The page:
Notes to broadcasters
This script captures the experiences of farmers who are growing and selling quality protein maize, also called QPM, in the midwestern district of Kibaale, in Uganda. The variety of maize they are growing is called Nalongo in Kibaale, which means “Mother of twins.”
The script shows how farmers can grow this variety of maize to improve their income and food security. QPM matures more quickly (in a little more than three months) than other varieties, and when harvested, it’s heavier, making it successful as a commercial food crop. Also, it has much more protein than traditional varieties, and can help address malnutrition in children and adults, especially protein-deprived sick and pregnant or breastfeeding mothers.
You could use this script as inspiration to research and write a script on improved varieties of maize or other crops in your area, and how farmers are improving their family’s nutrition or earning a greater income from these varieties.
Or you might choose to produce this script on your station, using voice actors to represent the speakers. If so, please make sure to tell your audience at the beginning of the program that the voices are those of actors, not the original people involved in the interviews.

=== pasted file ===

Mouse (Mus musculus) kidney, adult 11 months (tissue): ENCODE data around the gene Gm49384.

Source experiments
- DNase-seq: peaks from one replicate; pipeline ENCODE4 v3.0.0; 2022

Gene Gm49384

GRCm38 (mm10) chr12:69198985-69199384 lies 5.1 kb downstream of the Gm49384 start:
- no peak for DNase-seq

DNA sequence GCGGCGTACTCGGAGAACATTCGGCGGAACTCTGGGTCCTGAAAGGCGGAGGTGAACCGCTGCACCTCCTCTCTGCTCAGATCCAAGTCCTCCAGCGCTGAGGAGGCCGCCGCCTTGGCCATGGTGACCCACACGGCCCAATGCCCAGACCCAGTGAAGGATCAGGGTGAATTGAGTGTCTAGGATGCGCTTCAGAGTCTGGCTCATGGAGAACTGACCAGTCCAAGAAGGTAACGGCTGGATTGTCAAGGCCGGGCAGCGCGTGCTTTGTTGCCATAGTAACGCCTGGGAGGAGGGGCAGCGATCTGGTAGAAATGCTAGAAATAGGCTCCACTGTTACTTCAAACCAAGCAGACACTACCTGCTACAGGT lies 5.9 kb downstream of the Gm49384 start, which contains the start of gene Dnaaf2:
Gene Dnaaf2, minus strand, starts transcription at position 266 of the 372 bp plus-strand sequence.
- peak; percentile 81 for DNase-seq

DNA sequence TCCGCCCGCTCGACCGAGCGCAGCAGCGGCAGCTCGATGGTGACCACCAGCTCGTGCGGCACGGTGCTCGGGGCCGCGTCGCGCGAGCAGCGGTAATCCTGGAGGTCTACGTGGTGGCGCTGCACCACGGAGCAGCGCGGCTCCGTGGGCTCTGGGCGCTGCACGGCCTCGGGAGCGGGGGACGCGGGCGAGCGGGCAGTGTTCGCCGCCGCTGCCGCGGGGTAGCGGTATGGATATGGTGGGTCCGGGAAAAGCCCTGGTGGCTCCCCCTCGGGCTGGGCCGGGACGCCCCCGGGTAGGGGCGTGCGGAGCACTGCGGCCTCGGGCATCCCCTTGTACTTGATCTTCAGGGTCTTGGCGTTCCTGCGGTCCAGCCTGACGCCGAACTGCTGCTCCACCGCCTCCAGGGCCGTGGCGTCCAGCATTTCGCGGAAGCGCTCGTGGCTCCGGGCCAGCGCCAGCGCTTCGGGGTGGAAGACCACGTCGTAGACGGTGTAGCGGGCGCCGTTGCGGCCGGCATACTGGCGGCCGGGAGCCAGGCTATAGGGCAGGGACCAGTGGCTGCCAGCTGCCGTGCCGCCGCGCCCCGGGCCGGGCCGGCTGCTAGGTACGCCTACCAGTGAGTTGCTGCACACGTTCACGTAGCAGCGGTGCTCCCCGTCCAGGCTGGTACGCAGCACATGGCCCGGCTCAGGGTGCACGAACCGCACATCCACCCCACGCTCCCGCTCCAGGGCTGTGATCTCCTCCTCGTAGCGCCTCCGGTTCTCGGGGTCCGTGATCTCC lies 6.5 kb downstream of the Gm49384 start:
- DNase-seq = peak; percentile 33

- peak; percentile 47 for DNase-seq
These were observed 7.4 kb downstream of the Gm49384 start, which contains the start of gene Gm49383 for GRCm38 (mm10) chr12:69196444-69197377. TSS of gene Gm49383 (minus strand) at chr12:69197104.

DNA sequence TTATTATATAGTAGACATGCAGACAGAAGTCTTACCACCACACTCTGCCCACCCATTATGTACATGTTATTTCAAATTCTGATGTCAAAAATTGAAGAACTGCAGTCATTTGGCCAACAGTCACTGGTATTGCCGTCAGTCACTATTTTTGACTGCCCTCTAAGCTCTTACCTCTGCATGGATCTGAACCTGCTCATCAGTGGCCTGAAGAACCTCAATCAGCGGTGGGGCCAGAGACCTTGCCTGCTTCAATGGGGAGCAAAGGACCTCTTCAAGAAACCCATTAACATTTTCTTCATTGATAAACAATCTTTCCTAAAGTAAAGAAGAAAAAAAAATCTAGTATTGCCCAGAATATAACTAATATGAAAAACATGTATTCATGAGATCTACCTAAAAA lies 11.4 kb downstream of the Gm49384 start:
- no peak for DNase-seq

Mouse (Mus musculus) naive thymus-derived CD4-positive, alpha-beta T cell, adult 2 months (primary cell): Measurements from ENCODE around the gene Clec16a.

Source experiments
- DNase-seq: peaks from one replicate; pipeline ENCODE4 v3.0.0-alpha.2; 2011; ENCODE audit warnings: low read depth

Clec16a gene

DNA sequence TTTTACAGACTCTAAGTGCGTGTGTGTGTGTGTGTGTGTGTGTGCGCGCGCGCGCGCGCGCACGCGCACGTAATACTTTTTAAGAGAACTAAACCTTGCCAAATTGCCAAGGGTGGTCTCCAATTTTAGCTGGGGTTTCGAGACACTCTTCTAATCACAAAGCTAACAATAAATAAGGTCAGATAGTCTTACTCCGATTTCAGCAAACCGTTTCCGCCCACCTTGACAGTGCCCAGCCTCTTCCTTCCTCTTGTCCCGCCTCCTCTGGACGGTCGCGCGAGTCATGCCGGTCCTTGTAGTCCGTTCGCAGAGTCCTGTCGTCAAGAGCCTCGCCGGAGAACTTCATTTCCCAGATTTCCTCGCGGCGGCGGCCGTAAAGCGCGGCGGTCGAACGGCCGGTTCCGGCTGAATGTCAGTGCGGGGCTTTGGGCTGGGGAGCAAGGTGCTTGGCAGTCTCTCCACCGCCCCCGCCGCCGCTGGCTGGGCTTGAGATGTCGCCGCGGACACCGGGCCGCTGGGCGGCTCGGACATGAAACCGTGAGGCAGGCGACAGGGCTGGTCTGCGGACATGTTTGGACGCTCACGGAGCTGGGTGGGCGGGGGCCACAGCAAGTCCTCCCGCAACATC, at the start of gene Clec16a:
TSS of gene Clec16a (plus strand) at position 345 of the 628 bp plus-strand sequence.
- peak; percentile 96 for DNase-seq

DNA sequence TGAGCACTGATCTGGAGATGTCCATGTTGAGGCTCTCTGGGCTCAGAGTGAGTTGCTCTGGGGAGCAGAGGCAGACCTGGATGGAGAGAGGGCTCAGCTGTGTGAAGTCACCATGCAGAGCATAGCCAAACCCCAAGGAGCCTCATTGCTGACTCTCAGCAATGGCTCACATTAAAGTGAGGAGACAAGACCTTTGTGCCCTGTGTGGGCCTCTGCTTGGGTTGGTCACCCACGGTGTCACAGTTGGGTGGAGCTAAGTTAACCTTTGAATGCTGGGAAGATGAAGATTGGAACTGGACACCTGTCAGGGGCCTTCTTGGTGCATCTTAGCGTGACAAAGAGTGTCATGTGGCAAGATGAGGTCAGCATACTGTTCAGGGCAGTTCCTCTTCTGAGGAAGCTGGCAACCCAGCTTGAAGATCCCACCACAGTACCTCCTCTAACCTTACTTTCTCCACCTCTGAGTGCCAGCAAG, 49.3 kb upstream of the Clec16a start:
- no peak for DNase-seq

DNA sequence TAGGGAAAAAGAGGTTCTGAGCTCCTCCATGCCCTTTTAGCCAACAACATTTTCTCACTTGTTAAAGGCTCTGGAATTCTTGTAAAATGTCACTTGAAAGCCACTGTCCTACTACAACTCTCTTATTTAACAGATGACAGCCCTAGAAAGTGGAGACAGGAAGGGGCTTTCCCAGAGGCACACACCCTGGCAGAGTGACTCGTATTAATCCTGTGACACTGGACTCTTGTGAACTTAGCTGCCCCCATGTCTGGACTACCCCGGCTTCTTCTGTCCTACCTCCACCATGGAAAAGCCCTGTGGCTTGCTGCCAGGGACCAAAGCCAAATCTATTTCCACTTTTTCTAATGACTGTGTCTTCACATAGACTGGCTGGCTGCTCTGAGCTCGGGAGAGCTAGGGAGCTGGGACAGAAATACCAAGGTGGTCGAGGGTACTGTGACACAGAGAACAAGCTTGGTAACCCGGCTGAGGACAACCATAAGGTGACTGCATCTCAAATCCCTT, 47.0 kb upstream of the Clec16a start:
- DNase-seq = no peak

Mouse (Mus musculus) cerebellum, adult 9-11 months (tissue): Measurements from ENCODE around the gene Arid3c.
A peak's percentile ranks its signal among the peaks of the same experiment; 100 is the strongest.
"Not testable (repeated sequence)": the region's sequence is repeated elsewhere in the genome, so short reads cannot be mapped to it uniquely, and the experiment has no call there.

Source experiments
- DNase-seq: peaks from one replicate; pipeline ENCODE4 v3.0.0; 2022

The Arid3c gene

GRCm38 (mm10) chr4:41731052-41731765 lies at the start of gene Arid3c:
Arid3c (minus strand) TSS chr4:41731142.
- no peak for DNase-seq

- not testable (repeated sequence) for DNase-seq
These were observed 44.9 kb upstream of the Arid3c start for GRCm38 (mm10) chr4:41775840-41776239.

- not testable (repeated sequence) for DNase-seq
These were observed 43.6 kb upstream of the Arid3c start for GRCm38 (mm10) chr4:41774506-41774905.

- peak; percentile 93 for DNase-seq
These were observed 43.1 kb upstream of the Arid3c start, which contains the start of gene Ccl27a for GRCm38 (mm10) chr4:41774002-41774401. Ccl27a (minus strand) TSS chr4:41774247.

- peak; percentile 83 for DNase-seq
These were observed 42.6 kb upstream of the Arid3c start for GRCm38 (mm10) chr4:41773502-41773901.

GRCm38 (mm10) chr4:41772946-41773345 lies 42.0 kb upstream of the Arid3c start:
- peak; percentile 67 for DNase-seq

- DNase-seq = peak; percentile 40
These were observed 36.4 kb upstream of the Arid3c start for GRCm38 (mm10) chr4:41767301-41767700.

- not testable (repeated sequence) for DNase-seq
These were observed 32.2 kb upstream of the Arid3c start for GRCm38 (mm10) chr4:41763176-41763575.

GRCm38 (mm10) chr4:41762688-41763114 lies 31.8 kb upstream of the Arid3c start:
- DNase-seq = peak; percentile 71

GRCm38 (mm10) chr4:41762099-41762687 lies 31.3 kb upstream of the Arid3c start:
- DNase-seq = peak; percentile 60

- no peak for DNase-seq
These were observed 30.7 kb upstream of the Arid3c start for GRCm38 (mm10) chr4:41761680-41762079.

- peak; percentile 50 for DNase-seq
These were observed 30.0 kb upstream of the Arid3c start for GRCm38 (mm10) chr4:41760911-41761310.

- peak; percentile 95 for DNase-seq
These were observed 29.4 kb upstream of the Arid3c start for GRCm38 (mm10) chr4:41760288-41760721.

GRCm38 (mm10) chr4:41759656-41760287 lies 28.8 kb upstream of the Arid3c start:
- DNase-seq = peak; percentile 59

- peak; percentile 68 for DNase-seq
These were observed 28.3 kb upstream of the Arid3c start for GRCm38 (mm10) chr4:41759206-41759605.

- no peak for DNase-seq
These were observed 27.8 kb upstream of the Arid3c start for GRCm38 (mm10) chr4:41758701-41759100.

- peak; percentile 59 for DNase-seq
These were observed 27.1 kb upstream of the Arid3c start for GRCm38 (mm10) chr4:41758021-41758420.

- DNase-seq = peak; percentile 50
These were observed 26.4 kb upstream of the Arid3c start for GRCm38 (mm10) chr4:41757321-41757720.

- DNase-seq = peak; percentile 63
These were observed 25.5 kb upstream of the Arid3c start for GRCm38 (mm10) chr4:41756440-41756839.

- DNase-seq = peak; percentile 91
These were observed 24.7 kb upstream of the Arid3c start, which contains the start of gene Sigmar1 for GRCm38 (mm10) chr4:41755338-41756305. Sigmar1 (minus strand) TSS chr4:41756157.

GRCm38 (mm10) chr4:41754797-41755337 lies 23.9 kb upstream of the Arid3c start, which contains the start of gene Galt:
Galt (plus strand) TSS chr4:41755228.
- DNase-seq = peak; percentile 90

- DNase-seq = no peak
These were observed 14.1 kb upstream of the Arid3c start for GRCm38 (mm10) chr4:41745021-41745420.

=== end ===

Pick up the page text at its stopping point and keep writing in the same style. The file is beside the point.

If you choose to use this script as background material or as inspiration for creating your own program, you might consider the following questions:
• If maize is a major crop in your area, are there varieties which are better suited for the current climate? Are there varieties with better nutrition? Have farmers been planting these new varieties? If so, what were their results? Are there any barriers which stop farmers from planting the new varieties?
• Have government extension services been promoting any new varieties of staple crops? Why are they promoting them and what have been the results for farmers? (Talk to both men and women farmers)
• What problems are local farmers having with local staple crops? Are these problems being addressed by extension workers or perhaps by NGOs and other organizations?